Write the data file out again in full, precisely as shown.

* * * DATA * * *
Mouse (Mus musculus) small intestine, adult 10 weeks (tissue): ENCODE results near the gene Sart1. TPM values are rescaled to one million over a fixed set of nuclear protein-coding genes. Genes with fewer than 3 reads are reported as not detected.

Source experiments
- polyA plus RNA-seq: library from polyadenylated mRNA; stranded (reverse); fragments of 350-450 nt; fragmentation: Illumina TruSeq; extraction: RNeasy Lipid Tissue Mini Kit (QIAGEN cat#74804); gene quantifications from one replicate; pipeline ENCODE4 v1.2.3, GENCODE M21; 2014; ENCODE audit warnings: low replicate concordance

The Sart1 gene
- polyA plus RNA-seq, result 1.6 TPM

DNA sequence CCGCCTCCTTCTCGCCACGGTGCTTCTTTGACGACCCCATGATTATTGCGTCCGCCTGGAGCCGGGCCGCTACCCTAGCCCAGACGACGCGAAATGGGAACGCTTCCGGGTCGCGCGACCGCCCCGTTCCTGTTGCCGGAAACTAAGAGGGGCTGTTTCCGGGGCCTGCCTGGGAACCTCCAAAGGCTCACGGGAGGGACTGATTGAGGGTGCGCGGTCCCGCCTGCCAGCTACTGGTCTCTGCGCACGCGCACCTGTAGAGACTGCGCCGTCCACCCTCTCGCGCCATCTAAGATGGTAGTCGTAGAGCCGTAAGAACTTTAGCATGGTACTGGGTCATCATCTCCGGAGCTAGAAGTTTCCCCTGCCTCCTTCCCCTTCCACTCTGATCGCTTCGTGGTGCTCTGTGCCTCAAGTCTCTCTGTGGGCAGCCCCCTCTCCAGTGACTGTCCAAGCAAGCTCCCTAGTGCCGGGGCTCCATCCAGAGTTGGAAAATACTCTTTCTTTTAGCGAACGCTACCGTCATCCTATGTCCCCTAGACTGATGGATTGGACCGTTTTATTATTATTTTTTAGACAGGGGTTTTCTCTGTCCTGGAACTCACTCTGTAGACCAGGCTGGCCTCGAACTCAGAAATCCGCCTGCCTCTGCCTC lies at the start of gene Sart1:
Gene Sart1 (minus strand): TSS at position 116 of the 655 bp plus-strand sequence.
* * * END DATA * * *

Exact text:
Mouse (Mus musculus) small intestine, adult 10 weeks (tissue): ENCODE results near the gene Sart1. TPM values are rescaled to one million over a fixed set of nuclear protein-coding genes. Genes with fewer than 3 reads are reported as not detected.

Source experiments
- polyA plus RNA-seq: library from polyadenylated mRNA; stranded (reverse); fragments of 350-450 nt; fragmentation: Illumina TruSeq; extraction: RNeasy Lipid Tissue Mini Kit (QIAGEN cat#74804); gene quantifications from one replicate; pipeline ENCODE4 v1.2.3, GENCODE M21; 2014; ENCODE audit warnings: low replicate concordance

The Sart1 gene
- polyA plus RNA-seq, result 1.6 TPM

DNA sequence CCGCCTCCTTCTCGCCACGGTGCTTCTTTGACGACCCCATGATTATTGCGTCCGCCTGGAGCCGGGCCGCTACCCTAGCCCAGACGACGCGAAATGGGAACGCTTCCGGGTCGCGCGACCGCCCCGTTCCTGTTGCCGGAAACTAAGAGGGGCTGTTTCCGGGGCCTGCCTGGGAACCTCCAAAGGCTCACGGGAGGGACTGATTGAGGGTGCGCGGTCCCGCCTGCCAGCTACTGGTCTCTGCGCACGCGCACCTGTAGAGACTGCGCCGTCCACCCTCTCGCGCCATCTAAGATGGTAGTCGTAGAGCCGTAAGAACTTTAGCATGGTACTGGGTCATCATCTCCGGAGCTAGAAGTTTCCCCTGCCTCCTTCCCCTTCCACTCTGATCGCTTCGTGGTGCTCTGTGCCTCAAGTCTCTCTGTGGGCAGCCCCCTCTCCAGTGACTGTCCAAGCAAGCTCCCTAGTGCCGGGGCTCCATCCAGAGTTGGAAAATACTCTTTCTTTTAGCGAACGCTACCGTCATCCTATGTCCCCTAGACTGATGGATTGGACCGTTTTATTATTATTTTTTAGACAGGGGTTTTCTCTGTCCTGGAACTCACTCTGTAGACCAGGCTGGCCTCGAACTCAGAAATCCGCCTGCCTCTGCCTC lies at the start of gene Sart1:
Gene Sart1 (minus strand): TSS at position 116 of the 655 bp plus-strand sequence.